Banking, General Electric (NYSE:GE) has discovered, can be a relatively dull business. And it's not really the industrial giant's bread and butter. As a result, "the General" plans to chip away at its banking assets over the next few years. The first segment to hit the chopping block: GE Capital's consumer finance business.
In what is expected to be the largest U.S. initial public offering, or IPO, since Facebook's $16.1 billion debut in May 2012, GE will spin off 20% of its North American retail finance operation, which could fetch roughly $4 billion. Here's why GE shareholders will be cheering every step of the way.
Breaking down the banking biz
Right now, GE's in the middle of a transition toward a leaner manufacturing-focused business that's unencumbered by a massive banking arm. After all, shareholders looking for a bank to invest in have plenty of other options. And there's little reason to believe GE's jack-of-all-trades approach has benefited investors in recent years.
Consequently, GE's cutting ties with small pieces of its relatively large GE Capital segment. From 2008 to 2013, GE Capital's assets have declined by 29%, whereas revenues declined from 38% of GE's total in 2007 to 31% in 2013.
The upcoming IPO spin-off, however, will mark the largest step toward a smaller GE Capital. GE recently referred to it as the "last major action" in the process of reducing GE Capital's contribution to assets and net income. For perspective, here's what GE Capital's total assets and profits look like today across multiple segments. (Mouse over the gray radio buttons to toggle between assets and profits.)
As shown, GE Capital's consumer business is the second largest in terms of assets and by far the largest in terms of profits. The exact percentages are 32% of assets and 46% of profits as of the end of 2013.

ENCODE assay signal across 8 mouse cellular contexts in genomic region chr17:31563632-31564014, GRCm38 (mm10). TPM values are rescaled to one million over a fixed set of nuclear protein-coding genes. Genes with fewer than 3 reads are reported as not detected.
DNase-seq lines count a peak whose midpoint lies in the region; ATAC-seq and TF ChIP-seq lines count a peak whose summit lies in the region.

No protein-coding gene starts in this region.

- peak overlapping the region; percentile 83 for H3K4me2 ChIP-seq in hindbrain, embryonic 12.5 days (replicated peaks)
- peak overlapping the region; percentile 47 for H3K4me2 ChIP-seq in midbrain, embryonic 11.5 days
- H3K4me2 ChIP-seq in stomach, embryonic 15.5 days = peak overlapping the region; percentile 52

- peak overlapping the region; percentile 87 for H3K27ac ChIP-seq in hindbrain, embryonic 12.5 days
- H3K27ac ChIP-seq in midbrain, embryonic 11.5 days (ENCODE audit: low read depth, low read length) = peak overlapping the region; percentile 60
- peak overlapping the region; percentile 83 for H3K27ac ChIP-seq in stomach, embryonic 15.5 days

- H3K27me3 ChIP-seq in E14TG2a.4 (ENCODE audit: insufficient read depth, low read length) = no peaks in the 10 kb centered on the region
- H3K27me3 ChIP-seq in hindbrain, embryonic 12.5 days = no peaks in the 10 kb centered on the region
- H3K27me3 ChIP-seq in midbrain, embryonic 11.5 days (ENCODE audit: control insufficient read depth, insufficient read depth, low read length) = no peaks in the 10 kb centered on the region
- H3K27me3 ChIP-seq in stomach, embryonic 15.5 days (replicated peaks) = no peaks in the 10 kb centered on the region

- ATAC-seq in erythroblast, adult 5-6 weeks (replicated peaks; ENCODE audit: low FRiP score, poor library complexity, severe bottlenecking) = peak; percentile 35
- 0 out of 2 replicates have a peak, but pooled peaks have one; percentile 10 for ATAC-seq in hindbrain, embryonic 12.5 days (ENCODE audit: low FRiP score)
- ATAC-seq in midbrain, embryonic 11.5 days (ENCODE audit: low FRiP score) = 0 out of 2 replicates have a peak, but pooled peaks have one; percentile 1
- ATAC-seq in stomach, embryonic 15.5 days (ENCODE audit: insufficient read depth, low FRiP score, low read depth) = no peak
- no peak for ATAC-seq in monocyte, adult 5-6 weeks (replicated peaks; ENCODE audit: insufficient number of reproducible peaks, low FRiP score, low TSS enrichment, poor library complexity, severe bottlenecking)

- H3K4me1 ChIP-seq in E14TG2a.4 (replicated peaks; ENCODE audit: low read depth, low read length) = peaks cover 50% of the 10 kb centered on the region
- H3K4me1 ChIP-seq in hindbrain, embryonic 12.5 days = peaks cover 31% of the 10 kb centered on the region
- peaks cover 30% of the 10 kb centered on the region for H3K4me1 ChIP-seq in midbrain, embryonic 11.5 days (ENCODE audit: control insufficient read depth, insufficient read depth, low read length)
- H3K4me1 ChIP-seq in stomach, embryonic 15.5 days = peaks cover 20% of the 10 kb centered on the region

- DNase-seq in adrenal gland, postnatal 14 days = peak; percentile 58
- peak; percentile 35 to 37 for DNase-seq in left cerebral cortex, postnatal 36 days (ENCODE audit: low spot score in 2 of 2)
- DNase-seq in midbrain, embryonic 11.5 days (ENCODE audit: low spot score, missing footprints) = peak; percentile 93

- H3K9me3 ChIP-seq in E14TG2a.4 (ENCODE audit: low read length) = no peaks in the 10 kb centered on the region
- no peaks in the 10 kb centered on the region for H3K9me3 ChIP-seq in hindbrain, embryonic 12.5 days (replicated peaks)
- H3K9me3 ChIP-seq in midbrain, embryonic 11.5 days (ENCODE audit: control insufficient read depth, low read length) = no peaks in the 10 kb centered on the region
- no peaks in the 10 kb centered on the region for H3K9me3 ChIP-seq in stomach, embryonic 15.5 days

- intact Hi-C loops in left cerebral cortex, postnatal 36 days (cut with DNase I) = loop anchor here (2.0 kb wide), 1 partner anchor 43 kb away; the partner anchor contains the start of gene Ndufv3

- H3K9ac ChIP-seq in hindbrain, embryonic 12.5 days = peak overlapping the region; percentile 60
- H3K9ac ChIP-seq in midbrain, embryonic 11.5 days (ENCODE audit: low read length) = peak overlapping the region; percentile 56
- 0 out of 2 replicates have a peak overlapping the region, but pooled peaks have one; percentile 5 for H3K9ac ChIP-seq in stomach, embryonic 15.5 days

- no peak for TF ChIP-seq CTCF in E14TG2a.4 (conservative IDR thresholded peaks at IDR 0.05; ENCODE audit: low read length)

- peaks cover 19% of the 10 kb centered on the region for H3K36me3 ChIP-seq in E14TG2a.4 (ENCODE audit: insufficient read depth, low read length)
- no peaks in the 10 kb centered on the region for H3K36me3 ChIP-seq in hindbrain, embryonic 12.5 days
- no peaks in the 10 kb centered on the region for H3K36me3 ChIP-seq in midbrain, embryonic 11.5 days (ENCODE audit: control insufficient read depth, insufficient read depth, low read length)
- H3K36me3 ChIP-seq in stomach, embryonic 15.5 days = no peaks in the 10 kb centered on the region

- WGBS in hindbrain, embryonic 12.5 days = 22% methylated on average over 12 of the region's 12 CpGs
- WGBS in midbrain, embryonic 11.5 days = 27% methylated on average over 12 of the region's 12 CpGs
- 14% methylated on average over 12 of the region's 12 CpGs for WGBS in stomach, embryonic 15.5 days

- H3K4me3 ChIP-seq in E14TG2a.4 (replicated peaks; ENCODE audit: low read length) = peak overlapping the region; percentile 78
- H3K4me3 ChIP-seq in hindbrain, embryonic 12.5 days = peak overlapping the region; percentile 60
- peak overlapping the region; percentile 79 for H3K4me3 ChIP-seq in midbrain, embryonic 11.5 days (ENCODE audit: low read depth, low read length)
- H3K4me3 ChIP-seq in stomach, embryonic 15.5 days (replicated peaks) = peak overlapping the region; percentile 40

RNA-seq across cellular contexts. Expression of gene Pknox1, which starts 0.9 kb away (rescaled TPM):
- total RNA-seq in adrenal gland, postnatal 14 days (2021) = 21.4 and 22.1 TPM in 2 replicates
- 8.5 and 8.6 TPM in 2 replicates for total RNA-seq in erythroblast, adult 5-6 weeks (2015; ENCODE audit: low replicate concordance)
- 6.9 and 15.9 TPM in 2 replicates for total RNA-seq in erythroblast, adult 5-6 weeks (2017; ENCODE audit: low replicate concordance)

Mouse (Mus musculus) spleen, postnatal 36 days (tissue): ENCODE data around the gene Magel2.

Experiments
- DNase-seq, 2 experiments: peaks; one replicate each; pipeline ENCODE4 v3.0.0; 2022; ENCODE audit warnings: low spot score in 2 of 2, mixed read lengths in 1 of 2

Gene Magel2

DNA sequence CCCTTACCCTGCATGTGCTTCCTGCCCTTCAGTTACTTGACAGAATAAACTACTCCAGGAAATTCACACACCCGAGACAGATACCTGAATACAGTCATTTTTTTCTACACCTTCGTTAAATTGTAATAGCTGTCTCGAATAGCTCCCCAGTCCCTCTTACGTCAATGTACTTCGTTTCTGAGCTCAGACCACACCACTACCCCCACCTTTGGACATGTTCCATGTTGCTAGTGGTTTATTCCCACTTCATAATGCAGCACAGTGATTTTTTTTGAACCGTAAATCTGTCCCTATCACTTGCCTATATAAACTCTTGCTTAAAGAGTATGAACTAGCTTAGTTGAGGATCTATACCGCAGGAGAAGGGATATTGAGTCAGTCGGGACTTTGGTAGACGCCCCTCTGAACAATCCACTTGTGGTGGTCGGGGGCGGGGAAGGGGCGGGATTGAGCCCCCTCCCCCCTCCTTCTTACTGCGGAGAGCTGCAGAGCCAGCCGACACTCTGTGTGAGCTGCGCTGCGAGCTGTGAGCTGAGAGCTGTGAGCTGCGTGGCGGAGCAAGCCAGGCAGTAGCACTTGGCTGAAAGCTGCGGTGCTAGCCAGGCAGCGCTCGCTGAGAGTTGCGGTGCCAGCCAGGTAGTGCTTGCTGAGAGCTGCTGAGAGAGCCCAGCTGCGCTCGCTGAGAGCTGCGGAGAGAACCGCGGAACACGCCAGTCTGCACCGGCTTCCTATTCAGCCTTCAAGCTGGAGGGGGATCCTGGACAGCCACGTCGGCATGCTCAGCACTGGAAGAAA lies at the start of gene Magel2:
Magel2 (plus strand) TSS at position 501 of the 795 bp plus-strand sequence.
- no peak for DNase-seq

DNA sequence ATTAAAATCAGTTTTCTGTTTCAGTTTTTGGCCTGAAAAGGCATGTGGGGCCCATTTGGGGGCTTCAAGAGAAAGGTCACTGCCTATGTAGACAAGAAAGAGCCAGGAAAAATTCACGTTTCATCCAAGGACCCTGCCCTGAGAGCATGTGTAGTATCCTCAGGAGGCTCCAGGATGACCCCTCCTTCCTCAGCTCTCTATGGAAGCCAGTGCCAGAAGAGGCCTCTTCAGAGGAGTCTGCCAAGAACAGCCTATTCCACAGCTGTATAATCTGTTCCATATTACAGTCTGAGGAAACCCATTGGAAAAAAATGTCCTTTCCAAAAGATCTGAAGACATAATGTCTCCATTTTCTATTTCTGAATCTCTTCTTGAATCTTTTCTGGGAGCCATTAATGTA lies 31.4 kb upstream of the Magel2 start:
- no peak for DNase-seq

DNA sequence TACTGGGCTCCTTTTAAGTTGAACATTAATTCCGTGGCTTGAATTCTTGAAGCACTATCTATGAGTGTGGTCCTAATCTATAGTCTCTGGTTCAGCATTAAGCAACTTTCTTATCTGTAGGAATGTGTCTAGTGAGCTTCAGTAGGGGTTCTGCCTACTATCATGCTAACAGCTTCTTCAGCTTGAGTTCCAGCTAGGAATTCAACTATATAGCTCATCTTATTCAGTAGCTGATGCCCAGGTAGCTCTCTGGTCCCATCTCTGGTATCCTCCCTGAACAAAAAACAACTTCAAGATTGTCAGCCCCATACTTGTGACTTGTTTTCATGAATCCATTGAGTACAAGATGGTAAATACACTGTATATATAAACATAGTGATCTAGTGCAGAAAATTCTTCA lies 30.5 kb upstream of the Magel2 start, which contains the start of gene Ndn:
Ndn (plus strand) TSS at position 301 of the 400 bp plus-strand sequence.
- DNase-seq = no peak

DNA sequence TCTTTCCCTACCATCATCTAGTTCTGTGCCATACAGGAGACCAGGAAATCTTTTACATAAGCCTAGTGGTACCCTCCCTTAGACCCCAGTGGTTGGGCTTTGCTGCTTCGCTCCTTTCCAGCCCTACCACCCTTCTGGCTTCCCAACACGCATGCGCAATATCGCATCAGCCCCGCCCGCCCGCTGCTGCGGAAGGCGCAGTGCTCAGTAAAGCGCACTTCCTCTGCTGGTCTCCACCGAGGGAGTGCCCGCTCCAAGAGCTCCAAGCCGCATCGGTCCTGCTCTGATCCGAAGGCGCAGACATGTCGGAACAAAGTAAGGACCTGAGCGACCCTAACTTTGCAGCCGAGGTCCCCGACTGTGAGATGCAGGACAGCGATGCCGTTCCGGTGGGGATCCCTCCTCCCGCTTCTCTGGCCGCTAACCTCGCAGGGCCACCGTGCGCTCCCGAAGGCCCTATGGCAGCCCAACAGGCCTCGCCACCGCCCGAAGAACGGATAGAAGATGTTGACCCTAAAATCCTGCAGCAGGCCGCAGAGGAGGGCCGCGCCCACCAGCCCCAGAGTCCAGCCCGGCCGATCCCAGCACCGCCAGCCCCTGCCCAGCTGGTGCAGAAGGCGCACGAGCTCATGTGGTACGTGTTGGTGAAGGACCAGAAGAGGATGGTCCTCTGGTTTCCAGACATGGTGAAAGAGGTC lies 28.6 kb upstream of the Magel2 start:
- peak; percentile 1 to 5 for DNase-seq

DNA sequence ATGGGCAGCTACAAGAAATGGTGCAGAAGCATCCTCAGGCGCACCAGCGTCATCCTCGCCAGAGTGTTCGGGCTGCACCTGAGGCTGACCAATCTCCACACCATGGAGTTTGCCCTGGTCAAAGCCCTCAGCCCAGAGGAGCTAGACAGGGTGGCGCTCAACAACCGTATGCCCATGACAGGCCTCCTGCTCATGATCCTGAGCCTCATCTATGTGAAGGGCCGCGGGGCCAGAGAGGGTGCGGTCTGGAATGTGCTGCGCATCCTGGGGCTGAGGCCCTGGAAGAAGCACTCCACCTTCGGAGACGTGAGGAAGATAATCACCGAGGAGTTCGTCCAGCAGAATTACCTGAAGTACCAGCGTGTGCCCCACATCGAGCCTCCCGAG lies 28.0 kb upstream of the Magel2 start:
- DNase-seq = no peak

Now, GE's not letting go of the entire consumer segment (at least not yet), but specifically has plans to cut ties with a sliver represented by North American retail finance. As reported by the Financial Times, shedding 20% of retail finance could raise approximately $4 billion based on an estimated $20 billion value for the entire operation. This amount would more than double the $1.8 billion raised by Twitter in November of last year.
What exactly would stockholders receive should they purchase shares in the IPO? A piece of a steady lending operation with $53 billion in receivables that generates about half of the consumer segments profits, or roughly $2.2 billion. Those profits have grown from 57% from $1.4 billion at the end of 2010.
To be sure, that growth has tapered off in the past few years, so don't expect this IPO to generate anywhere near the typical IPO hype. GE's retail finance business, in fact, might be the opposite of a high-flying social media or technology start-up operation.
Nevertheless, the IPO will generate some buzz in the financial media simply because of its size. In addition, by 2015, GE expects to part ways with the remaining 80% of the retail finance business, which could set the stage for a much larger initial public offering down the road.
More than a half-decade since the financial crisis, GE is nearing a tipping point where a sizable portion of its banking arm will exit the stage. GE's "banking fiasco," as I've referred to it, is squarely in the rearview mirror.
Hopefully, for shareholders like myself, this will bring a renewed focus to the management team as GE returns to its industrial roots.
Isaac Pino, CPA, owns shares of General Electric. The Motley Fool recommends Facebook and Twitter and owns shares of Facebook and General Electric. Try any of our Foolish newsletter services free for 30 days. We Fools don't all hold the same opinions, but we all believe that considering a diverse range of insights makes us better investors. The Motley Fool has a disclosure policy.